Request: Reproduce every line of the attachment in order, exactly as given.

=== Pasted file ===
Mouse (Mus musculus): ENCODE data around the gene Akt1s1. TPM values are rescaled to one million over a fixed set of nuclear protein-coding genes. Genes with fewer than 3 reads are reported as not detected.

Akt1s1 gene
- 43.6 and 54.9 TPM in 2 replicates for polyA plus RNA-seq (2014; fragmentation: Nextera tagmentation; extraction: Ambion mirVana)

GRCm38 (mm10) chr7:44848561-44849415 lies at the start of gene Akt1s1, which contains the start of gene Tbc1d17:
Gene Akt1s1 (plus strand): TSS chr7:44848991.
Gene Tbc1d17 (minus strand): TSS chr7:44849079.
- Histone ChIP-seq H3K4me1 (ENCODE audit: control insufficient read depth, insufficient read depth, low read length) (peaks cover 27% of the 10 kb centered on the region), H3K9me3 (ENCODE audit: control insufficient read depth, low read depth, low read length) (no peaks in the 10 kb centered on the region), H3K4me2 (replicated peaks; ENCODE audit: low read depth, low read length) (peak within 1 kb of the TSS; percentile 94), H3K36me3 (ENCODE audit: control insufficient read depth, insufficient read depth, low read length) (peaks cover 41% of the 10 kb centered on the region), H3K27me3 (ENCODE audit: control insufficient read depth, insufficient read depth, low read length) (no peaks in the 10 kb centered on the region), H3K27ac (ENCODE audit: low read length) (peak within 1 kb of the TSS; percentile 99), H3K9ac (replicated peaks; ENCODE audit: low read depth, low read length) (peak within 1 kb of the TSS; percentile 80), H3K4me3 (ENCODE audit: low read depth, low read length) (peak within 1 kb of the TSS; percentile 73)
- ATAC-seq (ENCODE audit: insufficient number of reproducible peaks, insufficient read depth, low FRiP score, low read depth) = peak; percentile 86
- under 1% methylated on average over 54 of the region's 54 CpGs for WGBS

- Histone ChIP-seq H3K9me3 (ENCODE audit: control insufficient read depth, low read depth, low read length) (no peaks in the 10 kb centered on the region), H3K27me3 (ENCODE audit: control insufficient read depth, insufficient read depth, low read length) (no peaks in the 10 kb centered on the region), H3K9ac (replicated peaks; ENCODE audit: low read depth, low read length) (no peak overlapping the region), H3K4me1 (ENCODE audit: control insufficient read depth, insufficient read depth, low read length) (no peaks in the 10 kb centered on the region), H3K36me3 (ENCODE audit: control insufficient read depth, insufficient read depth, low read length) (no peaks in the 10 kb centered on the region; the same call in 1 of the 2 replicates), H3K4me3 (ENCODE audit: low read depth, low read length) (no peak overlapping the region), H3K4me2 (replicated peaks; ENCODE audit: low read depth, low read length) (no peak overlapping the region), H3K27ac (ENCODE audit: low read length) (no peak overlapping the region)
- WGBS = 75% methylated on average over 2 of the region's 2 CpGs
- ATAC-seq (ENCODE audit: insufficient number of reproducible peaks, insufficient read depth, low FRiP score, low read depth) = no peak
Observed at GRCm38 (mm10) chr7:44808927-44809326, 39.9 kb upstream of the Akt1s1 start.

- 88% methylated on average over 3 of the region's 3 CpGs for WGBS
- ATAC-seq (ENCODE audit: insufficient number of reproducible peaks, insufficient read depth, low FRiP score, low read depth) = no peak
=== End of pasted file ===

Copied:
Mouse (Mus musculus): ENCODE data around the gene Akt1s1. TPM values are rescaled to one million over a fixed set of nuclear protein-coding genes. Genes with fewer than 3 reads are reported as not detected.

Akt1s1 gene
- 43.6 and 54.9 TPM in 2 replicates for polyA plus RNA-seq (2014; fragmentation: Nextera tagmentation; extraction: Ambion mirVana)

GRCm38 (mm10) chr7:44848561-44849415 lies at the start of gene Akt1s1, which contains the start of gene Tbc1d17:
Gene Akt1s1 (plus strand): TSS chr7:44848991.
Gene Tbc1d17 (minus strand): TSS chr7:44849079.
- Histone ChIP-seq H3K4me1 (ENCODE audit: control insufficient read depth, insufficient read depth, low read length) (peaks cover 27% of the 10 kb centered on the region), H3K9me3 (ENCODE audit: control insufficient read depth, low read depth, low read length) (no peaks in the 10 kb centered on the region), H3K4me2 (replicated peaks; ENCODE audit: low read depth, low read length) (peak within 1 kb of the TSS; percentile 94), H3K36me3 (ENCODE audit: control insufficient read depth, insufficient read depth, low read length) (peaks cover 41% of the 10 kb centered on the region), H3K27me3 (ENCODE audit: control insufficient read depth, insufficient read depth, low read length) (no peaks in the 10 kb centered on the region), H3K27ac (ENCODE audit: low read length) (peak within 1 kb of the TSS; percentile 99), H3K9ac (replicated peaks; ENCODE audit: low read depth, low read length) (peak within 1 kb of the TSS; percentile 80), H3K4me3 (ENCODE audit: low read depth, low read length) (peak within 1 kb of the TSS; percentile 73)
- ATAC-seq (ENCODE audit: insufficient number of reproducible peaks, insufficient read depth, low FRiP score, low read depth) = peak; percentile 86
- under 1% methylated on average over 54 of the region's 54 CpGs for WGBS

- Histone ChIP-seq H3K9me3 (ENCODE audit: control insufficient read depth, low read depth, low read length) (no peaks in the 10 kb centered on the region), H3K27me3 (ENCODE audit: control insufficient read depth, insufficient read depth, low read length) (no peaks in the 10 kb centered on the region), H3K9ac (replicated peaks; ENCODE audit: low read depth, low read length) (no peak overlapping the region), H3K4me1 (ENCODE audit: control insufficient read depth, insufficient read depth, low read length) (no peaks in the 10 kb centered on the region), H3K36me3 (ENCODE audit: control insufficient read depth, insufficient read depth, low read length) (no peaks in the 10 kb centered on the region; the same call in 1 of the 2 replicates), H3K4me3 (ENCODE audit: low read depth, low read length) (no peak overlapping the region), H3K4me2 (replicated peaks; ENCODE audit: low read depth, low read length) (no peak overlapping the region), H3K27ac (ENCODE audit: low read length) (no peak overlapping the region)
- WGBS = 75% methylated on average over 2 of the region's 2 CpGs
- ATAC-seq (ENCODE audit: insufficient number of reproducible peaks, insufficient read depth, low FRiP score, low read depth) = no peak
Observed at GRCm38 (mm10) chr7:44808927-44809326, 39.9 kb upstream of the Akt1s1 start.

- 88% methylated on average over 3 of the region's 3 CpGs for WGBS
- ATAC-seq (ENCODE audit: insufficient number of reproducible peaks, insufficient read depth, low FRiP score, low read depth) = no peak